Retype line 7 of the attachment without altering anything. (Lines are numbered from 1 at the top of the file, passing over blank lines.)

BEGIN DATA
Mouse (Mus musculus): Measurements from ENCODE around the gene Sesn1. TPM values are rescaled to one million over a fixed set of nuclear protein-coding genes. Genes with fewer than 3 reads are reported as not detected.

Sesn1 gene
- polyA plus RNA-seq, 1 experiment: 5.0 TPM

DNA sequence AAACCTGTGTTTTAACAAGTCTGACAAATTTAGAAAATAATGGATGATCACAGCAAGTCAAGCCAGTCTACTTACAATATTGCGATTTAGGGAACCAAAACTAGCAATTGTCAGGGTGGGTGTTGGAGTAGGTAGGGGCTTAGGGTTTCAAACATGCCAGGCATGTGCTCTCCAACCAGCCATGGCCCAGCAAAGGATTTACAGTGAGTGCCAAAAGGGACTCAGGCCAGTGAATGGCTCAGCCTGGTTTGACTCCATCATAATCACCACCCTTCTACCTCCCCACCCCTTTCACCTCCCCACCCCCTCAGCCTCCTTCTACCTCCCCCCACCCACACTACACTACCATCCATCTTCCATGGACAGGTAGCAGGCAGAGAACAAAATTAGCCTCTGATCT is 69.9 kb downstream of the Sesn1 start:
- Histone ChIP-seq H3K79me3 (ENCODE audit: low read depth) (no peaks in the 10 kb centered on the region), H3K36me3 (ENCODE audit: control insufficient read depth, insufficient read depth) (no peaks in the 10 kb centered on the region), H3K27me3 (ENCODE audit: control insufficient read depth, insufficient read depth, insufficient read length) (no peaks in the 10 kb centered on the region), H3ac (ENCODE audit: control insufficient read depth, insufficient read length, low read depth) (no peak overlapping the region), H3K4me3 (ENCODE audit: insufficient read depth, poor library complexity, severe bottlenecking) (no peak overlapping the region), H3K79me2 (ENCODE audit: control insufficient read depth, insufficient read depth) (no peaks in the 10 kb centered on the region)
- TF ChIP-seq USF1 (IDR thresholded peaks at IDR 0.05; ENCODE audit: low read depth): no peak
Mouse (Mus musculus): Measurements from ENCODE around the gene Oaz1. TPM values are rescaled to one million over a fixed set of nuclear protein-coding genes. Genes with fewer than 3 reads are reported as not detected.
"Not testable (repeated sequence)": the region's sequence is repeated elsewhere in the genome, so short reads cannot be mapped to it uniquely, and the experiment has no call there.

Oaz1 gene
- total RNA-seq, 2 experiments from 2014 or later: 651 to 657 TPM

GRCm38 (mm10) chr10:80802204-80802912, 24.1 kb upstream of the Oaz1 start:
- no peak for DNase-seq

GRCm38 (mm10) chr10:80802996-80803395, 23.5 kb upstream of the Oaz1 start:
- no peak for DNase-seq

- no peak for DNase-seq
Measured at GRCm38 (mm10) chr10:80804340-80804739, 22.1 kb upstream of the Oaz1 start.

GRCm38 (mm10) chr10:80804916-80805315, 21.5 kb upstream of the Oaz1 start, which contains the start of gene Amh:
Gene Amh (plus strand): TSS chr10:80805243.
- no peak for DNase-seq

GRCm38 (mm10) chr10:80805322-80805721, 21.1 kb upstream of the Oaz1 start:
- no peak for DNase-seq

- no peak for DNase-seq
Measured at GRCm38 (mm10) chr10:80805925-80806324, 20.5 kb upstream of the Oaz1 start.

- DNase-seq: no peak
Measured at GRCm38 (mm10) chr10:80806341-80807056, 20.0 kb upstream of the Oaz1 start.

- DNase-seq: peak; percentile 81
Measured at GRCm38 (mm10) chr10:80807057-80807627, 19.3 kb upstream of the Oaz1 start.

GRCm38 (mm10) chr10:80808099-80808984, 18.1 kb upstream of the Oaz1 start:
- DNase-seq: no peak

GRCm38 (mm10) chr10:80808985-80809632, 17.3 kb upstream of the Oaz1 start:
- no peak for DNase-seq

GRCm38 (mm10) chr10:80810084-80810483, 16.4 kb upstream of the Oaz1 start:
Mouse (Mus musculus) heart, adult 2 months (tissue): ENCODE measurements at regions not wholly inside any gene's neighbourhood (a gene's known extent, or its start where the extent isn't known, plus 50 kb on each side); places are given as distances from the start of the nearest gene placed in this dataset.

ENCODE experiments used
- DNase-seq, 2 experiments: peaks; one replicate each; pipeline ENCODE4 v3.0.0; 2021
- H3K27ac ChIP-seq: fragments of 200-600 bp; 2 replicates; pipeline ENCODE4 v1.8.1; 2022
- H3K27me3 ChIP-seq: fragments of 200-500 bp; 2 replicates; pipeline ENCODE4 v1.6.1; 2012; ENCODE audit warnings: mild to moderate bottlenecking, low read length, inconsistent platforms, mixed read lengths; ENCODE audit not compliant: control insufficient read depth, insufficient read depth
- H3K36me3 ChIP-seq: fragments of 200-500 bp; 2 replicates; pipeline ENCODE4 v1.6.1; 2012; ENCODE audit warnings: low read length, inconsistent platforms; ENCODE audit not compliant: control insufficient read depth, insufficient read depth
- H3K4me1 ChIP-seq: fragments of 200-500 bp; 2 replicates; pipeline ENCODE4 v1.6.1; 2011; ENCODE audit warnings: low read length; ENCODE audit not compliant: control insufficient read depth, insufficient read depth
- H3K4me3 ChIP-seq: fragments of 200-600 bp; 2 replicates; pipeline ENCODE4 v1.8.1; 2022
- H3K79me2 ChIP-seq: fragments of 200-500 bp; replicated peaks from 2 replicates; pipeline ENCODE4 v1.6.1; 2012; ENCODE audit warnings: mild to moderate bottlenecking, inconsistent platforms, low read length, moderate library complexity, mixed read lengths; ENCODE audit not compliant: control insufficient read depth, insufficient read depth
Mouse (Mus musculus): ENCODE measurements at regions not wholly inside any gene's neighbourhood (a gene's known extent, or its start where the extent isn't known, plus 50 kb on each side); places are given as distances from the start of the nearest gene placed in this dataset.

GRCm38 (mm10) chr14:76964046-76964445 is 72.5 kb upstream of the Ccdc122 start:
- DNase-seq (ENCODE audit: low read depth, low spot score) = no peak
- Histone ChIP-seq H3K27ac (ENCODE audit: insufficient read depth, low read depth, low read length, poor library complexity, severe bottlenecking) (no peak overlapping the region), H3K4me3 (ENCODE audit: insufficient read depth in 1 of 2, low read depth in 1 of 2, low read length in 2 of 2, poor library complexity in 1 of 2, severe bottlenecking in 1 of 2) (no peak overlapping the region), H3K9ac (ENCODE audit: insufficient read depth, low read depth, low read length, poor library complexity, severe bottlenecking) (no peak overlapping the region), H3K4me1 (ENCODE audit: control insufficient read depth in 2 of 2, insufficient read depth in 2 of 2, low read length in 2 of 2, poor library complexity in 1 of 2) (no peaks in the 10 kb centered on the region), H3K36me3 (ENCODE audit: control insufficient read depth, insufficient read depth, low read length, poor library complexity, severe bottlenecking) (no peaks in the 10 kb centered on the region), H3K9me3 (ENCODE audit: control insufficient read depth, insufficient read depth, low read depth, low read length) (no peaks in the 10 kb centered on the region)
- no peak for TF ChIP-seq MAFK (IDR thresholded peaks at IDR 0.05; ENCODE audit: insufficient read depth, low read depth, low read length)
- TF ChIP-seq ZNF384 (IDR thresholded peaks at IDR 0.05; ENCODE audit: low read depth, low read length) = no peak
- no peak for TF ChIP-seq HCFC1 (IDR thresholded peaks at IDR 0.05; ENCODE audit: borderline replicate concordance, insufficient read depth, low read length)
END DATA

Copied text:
Mouse (Mus musculus): Measurements from ENCODE around the gene Oaz1. TPM values are rescaled to one million over a fixed set of nuclear protein-coding genes. Genes with fewer than 3 reads are reported as not detected.